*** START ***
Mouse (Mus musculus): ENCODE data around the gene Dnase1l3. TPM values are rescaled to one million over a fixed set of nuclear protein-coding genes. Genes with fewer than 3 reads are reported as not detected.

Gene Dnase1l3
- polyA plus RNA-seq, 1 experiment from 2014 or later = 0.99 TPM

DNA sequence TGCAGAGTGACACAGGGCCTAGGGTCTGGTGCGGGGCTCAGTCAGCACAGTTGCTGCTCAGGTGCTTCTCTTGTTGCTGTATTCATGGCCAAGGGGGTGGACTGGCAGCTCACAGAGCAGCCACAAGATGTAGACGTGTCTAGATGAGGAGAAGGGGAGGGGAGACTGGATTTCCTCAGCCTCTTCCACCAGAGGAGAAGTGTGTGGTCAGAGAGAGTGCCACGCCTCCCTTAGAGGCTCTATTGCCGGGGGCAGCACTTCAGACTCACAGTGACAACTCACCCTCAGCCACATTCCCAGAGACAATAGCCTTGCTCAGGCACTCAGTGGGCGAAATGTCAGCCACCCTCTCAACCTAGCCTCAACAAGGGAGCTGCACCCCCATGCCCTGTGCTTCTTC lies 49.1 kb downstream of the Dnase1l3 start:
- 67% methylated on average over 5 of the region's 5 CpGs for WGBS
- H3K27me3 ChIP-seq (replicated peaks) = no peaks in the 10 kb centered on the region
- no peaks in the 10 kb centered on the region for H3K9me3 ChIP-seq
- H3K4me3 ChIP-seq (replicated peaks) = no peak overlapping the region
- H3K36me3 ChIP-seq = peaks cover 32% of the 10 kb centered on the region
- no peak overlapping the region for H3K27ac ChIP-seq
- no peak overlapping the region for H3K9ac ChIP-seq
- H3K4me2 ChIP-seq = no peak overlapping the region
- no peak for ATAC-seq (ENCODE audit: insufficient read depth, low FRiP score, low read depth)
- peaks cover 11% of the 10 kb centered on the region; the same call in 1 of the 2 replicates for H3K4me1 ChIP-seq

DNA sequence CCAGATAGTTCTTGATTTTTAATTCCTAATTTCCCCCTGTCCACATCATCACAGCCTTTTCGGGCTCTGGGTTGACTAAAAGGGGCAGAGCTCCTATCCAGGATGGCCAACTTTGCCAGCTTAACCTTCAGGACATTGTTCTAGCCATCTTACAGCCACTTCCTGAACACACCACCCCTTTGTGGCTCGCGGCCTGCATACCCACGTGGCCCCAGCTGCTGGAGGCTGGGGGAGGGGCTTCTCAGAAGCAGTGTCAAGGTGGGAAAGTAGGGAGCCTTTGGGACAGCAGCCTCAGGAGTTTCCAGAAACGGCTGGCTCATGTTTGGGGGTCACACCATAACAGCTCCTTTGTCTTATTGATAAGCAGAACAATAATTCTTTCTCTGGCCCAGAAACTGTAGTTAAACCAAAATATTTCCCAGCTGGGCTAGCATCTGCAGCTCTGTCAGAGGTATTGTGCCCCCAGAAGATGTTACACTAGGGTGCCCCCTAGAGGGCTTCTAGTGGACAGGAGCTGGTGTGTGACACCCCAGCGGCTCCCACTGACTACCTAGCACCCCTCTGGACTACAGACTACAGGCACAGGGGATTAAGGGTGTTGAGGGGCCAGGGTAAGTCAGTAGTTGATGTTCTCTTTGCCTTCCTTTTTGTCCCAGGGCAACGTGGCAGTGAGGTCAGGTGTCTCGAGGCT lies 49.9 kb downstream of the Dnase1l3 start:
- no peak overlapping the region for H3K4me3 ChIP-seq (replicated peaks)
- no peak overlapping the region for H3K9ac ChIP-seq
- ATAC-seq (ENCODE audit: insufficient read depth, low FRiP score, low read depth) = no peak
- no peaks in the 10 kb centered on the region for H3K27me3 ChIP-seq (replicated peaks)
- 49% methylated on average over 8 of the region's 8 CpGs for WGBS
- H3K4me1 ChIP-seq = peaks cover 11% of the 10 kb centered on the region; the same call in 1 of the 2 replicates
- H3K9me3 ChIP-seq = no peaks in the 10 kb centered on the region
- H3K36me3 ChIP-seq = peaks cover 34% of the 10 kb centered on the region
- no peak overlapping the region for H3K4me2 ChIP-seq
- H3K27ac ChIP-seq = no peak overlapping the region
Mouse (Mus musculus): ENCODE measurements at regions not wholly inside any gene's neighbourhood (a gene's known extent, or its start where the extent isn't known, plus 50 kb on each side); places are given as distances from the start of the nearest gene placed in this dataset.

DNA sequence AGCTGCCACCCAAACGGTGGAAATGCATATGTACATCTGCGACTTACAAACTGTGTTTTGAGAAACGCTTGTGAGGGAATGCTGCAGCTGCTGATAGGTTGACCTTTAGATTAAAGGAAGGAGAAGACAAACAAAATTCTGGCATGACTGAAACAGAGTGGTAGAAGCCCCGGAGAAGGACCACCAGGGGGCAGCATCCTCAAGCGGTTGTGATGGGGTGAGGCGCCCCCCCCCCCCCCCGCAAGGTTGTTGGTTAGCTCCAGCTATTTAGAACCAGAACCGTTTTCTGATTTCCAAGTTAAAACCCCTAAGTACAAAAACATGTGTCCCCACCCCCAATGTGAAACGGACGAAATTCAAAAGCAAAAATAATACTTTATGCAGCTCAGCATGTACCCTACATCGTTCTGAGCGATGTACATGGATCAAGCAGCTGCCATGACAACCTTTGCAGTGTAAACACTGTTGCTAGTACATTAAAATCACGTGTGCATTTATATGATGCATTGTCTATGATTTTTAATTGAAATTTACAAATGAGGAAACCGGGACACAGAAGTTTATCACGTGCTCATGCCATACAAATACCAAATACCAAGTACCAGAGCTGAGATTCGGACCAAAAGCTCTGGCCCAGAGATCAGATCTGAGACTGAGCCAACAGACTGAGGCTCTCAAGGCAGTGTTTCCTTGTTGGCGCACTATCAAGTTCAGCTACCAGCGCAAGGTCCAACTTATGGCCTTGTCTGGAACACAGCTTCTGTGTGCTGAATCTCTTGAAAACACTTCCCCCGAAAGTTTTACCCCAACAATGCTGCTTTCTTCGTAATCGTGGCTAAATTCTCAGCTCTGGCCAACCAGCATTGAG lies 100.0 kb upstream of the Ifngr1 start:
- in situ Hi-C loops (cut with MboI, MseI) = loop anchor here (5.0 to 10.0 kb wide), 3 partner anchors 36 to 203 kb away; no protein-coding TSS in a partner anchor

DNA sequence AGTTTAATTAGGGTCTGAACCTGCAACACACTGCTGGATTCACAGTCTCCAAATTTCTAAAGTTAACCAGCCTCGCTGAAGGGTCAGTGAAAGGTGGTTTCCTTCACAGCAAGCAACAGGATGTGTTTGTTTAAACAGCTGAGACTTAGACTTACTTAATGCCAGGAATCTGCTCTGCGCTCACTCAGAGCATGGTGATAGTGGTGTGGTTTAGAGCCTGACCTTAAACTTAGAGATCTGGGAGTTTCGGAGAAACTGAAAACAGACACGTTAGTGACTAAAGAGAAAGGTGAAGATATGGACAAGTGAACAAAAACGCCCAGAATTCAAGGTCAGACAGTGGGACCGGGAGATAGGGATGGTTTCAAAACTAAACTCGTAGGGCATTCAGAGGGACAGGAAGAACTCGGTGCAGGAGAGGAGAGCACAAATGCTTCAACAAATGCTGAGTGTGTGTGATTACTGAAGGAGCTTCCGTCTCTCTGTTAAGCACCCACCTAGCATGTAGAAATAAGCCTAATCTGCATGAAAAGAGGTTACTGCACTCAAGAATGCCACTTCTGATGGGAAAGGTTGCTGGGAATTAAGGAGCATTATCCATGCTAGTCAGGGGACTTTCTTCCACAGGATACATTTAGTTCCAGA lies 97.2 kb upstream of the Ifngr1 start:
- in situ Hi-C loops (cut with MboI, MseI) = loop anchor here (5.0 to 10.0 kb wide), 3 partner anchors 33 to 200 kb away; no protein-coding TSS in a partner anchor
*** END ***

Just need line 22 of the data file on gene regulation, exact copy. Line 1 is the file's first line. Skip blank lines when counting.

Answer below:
- H3K9me3 ChIP-seq = no peaks in the 10 kb centered on the region